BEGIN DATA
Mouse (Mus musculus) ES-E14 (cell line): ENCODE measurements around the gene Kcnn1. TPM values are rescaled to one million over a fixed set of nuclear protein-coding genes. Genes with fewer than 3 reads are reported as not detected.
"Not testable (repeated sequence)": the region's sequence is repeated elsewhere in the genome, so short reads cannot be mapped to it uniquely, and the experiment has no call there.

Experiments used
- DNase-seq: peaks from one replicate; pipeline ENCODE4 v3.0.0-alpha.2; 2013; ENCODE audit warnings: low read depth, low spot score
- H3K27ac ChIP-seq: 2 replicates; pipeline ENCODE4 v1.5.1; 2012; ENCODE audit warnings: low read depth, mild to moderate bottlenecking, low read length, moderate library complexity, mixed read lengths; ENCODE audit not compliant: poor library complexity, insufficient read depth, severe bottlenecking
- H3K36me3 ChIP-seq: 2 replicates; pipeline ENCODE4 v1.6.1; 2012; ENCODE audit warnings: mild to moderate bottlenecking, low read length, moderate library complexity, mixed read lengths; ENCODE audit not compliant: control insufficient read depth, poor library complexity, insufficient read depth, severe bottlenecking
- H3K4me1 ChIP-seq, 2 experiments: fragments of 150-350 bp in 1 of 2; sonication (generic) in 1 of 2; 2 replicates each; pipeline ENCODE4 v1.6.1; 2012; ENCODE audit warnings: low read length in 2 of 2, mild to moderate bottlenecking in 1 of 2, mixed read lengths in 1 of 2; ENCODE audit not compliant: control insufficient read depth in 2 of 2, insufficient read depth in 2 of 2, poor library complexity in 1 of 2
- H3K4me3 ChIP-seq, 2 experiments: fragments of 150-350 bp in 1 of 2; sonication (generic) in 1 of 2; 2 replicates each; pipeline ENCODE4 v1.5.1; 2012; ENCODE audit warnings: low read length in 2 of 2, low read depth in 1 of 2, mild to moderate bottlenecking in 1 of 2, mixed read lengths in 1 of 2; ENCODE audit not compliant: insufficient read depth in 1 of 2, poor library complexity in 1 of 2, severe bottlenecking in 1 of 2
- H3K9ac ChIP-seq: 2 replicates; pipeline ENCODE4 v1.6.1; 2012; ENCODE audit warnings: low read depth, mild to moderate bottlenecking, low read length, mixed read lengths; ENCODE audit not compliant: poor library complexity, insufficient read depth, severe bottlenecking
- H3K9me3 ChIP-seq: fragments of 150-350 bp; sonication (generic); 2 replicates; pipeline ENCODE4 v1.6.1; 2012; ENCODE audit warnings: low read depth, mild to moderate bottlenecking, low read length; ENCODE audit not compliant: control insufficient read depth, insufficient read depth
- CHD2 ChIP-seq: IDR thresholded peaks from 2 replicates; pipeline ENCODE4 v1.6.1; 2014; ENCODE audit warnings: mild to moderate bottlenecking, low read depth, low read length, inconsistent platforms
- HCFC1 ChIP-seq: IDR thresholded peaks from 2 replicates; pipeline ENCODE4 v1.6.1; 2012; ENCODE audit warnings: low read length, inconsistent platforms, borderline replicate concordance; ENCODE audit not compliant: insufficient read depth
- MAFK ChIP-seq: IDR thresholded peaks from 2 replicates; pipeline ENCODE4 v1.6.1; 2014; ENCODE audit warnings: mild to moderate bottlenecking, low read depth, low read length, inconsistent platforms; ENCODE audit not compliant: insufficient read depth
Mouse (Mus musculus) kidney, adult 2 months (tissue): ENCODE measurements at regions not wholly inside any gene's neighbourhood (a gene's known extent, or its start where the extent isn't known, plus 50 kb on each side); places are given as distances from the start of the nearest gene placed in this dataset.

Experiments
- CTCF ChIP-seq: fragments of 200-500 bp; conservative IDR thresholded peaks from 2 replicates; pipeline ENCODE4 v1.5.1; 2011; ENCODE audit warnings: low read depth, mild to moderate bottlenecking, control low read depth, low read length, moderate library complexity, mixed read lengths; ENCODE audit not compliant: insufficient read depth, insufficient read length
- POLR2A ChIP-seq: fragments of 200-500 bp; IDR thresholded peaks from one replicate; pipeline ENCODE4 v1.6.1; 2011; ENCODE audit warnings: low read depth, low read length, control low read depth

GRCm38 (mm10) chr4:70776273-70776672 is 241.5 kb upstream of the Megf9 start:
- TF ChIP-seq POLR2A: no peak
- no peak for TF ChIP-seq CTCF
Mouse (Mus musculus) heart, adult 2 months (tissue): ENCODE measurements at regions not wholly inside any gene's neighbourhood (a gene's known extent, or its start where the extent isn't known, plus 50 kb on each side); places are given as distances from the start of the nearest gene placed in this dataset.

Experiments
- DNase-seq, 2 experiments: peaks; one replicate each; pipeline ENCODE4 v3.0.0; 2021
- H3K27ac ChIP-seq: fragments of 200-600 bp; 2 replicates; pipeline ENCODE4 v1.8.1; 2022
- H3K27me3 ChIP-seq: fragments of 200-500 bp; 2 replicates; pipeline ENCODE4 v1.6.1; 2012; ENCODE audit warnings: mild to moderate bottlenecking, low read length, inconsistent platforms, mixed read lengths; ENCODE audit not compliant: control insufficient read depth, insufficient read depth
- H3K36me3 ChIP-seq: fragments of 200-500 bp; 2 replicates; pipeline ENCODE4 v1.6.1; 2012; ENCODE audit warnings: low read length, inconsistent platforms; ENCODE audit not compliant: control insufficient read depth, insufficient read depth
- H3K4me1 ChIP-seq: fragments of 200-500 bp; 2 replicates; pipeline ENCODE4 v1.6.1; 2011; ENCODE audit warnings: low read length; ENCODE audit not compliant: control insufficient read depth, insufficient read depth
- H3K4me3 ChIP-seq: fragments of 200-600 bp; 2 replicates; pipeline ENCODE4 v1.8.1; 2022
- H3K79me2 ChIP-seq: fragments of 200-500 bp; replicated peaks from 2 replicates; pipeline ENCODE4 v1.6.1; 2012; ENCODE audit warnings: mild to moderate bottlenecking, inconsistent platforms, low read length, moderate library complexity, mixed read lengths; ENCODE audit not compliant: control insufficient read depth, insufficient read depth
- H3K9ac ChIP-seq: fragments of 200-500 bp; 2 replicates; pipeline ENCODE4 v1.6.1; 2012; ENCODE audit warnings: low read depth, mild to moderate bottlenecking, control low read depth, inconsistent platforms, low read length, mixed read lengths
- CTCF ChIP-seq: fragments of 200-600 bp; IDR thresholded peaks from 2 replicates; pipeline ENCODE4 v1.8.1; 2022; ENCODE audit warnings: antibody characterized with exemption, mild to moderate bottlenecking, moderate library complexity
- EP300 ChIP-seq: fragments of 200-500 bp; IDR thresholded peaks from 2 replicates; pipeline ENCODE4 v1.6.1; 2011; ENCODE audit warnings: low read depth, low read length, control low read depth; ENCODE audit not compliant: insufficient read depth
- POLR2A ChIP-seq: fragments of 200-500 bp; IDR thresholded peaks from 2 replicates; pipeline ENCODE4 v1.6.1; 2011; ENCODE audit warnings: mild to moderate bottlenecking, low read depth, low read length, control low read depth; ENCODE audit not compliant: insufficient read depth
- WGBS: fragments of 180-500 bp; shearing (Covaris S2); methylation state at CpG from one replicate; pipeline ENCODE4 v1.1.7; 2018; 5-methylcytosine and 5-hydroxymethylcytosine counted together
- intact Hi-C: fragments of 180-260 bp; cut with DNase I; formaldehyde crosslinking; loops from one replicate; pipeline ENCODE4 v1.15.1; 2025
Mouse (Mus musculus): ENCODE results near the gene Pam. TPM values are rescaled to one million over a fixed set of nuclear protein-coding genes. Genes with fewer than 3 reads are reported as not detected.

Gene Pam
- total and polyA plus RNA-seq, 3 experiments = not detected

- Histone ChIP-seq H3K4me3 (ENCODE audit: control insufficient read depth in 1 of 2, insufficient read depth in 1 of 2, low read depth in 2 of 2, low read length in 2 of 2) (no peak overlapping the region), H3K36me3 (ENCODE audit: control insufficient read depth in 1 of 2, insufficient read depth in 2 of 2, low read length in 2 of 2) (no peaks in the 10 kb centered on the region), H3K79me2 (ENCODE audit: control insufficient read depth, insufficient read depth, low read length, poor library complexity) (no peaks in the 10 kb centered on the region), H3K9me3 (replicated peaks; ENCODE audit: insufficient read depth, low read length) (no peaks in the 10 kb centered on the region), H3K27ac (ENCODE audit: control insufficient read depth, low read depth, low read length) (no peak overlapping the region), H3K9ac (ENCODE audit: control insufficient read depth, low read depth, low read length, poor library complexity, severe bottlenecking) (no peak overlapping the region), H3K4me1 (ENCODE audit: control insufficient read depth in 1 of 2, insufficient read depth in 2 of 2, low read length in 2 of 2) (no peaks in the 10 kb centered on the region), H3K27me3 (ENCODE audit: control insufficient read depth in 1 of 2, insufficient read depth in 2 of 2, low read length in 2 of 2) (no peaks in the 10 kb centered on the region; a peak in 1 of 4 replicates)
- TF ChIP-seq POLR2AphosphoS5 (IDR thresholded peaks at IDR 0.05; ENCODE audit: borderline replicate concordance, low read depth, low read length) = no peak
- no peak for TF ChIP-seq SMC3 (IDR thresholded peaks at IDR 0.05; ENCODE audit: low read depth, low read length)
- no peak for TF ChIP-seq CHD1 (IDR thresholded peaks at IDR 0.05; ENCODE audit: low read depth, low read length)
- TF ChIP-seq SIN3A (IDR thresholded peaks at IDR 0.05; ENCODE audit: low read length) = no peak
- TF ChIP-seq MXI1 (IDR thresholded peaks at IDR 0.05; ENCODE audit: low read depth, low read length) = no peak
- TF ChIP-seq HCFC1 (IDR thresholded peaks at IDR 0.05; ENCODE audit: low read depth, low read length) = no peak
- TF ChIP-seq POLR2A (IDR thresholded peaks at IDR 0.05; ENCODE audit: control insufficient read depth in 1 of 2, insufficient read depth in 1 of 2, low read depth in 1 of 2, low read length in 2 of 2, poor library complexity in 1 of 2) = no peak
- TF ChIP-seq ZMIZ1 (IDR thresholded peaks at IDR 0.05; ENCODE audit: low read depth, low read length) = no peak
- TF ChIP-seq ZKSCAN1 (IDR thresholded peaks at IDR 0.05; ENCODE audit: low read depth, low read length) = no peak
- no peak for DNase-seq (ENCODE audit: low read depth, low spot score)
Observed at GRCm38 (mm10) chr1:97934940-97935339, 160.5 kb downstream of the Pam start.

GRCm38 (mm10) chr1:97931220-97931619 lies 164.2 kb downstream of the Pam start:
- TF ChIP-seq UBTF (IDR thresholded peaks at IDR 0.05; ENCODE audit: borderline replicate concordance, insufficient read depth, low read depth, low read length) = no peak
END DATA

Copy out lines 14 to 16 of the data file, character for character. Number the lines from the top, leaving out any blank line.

Mouse (Mus musculus) kidney, adult 2 months (tissue): ENCODE measurements at regions not wholly inside any gene's neighbourhood (a gene's known extent, or its start where the extent isn't known, plus 50 kb on each side); places are given as distances from the start of the nearest gene placed in this dataset.

Experiments
- CTCF ChIP-seq: fragments of 200-500 bp; conservative IDR thresholded peaks from 2 replicates; pipeline ENCODE4 v1.5.1; 2011; ENCODE audit warnings: low read depth, mild to moderate bottlenecking, control low read depth, low read length, moderate library complexity, mixed read lengths; ENCODE audit not compliant: insufficient read depth, insufficient read length